This code is enough to solve the problem. But to better calculate the results (without having to calculate each index at a time) I provided some extra functions.
 claculates an index based on the previous matrix
spiral :: Int > Int > Int > Int
spiral 0 j n = n*n  1  j
spiral i j n
 j == (n1) = n*n  n  i
otherwise = spiral (n1i) (nj2) (n1)
 returns the numbers from 0 to n1
range :: Int > [Int]
range n = take n (iterate (1+) 0)
 returns every possible index of an NxN matrix
matrix :: Int > [(Int,Int)]
matrix n = [(i,j)  i<range n, j<range n]  a helper function for the map in printSpiral revSp :: Int > (Int, Int) > Int
revSp n (i,j) = spiral i j n
 returns the result for each index
printSpiral :: Int > [Int]
printSpiral n = map (revSp n) (matrix n)
 calculates all spiral matrices from 0 to n
through :: Int > [[Int]]
through n = map printSpiral (range (n+1))
Does anyone have a better (or different) solution?

range = enumFromTo 0
ReplyDeleteHey!! I liked a lot your post!. This is the kind of stuff that makes me follow a blog: unexpected, challenging and interesting posts :P
ReplyDeleteI writed some code to solve this problem, also in haskell and with a similar approach. I tried to make it shorter and clearer than the one you proposed, but it wasn't possible :P, however it runs faster for big instances (100 onwards)
Here goes the code and bit of explanation.

This is and also recursive implementation. The idea is to find the spiral matrix of n, using the spiral matrix of n1 and so on.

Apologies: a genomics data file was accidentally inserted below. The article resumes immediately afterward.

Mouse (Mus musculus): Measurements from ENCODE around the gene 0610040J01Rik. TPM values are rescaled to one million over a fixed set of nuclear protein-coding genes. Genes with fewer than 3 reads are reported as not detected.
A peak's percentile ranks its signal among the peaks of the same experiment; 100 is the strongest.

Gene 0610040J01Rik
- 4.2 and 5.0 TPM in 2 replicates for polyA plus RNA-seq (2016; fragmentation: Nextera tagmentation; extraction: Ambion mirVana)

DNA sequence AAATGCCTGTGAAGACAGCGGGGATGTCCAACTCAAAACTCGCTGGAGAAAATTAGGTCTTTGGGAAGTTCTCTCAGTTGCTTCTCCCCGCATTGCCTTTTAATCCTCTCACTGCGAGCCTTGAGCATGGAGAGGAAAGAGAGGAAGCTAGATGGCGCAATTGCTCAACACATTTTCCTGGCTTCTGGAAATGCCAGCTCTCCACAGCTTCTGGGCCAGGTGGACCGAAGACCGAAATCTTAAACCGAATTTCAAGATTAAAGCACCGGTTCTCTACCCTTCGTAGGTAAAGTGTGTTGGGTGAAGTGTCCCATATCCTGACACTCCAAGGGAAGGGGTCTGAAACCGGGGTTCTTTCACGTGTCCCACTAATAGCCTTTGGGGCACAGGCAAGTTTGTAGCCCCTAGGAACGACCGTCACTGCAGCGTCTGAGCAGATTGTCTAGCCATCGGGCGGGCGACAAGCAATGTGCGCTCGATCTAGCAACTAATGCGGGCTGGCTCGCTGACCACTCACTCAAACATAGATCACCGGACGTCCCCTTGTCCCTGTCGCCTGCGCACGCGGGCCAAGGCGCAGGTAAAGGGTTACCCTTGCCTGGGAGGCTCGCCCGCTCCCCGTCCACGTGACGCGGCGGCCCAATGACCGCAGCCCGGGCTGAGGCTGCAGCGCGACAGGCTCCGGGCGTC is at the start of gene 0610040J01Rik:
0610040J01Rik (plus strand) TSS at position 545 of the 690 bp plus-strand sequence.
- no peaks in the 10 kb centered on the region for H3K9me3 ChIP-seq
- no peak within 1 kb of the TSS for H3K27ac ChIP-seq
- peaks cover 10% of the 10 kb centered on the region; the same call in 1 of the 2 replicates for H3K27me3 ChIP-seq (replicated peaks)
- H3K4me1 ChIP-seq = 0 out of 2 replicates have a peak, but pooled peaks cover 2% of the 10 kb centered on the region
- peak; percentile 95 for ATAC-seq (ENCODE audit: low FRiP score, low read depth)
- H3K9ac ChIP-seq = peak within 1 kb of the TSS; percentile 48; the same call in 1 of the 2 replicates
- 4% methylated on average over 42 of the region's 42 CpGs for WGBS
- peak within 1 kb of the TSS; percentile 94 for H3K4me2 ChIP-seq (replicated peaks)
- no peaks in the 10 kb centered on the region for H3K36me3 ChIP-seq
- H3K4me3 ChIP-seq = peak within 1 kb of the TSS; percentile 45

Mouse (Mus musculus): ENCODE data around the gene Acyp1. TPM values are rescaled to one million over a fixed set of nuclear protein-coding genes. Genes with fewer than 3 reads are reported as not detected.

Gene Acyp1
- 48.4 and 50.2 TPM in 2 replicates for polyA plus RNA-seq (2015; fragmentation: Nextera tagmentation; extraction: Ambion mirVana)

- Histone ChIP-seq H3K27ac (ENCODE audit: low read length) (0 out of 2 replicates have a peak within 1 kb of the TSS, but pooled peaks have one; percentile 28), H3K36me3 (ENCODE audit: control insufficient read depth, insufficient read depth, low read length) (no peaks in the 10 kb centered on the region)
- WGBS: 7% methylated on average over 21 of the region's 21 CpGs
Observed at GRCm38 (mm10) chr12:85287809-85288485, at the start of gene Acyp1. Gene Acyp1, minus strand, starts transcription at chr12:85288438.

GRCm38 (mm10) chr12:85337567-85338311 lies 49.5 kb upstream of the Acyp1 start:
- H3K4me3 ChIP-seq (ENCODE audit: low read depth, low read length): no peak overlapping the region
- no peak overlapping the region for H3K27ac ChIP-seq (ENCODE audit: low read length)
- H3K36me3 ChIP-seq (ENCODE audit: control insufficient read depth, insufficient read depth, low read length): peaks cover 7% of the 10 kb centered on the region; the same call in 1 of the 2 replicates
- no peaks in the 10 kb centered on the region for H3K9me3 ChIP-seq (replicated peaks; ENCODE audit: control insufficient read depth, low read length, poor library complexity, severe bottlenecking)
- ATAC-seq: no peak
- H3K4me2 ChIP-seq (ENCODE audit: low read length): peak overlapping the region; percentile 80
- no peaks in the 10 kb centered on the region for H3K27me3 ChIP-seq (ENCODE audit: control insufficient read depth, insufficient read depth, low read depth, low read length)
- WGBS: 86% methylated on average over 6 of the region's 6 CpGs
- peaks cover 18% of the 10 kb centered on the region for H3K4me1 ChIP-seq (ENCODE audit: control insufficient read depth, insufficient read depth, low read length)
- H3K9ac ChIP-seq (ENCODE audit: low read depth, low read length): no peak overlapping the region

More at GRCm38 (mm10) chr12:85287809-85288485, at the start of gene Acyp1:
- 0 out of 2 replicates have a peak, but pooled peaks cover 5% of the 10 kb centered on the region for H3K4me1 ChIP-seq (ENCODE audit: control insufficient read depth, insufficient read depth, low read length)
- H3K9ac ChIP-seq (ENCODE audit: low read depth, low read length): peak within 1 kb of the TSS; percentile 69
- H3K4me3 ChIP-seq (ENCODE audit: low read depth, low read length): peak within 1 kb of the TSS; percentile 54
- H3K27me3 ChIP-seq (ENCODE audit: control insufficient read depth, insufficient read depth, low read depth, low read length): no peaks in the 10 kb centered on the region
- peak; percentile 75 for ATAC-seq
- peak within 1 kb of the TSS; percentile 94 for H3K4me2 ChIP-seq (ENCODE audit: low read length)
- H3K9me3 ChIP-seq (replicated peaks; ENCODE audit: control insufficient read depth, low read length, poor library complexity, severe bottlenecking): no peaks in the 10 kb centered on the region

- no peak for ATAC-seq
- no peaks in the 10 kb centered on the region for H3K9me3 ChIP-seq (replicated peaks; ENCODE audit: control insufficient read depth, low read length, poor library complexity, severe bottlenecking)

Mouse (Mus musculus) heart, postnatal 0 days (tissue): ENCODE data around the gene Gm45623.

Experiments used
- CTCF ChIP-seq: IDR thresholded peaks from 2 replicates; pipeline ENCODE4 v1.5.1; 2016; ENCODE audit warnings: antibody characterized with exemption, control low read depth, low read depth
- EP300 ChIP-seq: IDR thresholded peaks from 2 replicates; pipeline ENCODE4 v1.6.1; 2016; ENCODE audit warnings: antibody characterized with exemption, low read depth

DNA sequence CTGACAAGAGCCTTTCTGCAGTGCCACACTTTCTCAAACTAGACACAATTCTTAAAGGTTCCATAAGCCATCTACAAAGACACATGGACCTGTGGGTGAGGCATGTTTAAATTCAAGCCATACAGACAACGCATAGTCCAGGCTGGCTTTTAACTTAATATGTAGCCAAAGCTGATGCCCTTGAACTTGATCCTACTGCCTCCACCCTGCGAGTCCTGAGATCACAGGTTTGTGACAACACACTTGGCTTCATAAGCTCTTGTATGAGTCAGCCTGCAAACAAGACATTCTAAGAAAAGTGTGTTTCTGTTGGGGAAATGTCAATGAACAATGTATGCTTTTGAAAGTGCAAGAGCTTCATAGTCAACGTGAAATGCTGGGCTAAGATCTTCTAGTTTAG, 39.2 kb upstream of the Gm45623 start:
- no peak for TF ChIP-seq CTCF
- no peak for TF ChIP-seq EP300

Unlike your implementation, this one returns a list of lists, where each sub list corresponds to a row.
The basic procedure is the following:
For example to find the spiralM of order 3,already having spiral of order 2 > [[3,2], [0,1]]
We want to add at the end of each row of the submatrix
the elements that don't correspond to the first row of the next matrix (as Nicolas explained ).This is '5' and '4'. Let's call this two elements 'last of row' elements.
To do this we may add each 'last of row'element at the start of each sublist that corresponds to it in ascending order. Then reverse the list resulting of reversing every Sublist.
And we'll obtain: > [[1,0,5], [2,3,4]]
Here we first got [[5,0,1],[4,3,2]] and the we doublereverse this list.
At last we must add at the beginning of the current matrix the list the sublist [8..6]. This will result in the Spiral Matrix we are looking for.
Why adding elements add start? Because it's requires less time in processing, avoiding all the time using functions as append (++) that requires to walk over the entire list.
Here goes the code... Thank you again for this great post
 returns the spiral matrix of order n
spiral:: Int > [[Int]]
spiral 1 = [[0]]
spiral n = nextSpiral n (spiral (n1))
 returns the next spiral matrix given the
 previous'oldSpiral'
nextSpiral:: Int > [[Int]] > [[Int]]
nextSpiral n oldSpiral= ((firstRow (n*n) (n*n  n )) : doubleReverse (addBegin oldSpiral ((n1)*(n1))))
 returns the list resulting from adding the next
 element of the descendent count starting whith 'n'  and finishing with 'stop' at the start of each
 element
addBegin:: [[Int]] > Int > [[Int]]
addBegin [] _ = []
addBegin (xs:ys) n = ((n:xs) : addBegin ys (n+1))
 reverse a list after reversing every sublist
doubleReverse :: [[Int]] > [[Int]]
doubleReverse xs = reverse (map reverse xs)
 returns the list from last to n1
firstRow:: Int > Int > [Int]
firstRow n last = reverse [last..n1]
Sorry I made a mistake... When i said
ReplyDelete"Here we first got [[5,0,1],[4,3,2]] and the we doublereverse this list."
I mixed the order of the sublists. I wanted to say
"Here we first got [[4,3,2],[5,0,1]] and the we doublereverse this list."
I am newbie and I want to write this(spiral matrix) in C
ReplyDeletecan somebody help me
May somebody help me to adjust the above algorithm(about spiral matrix) for C
ReplyDeletethanks in advance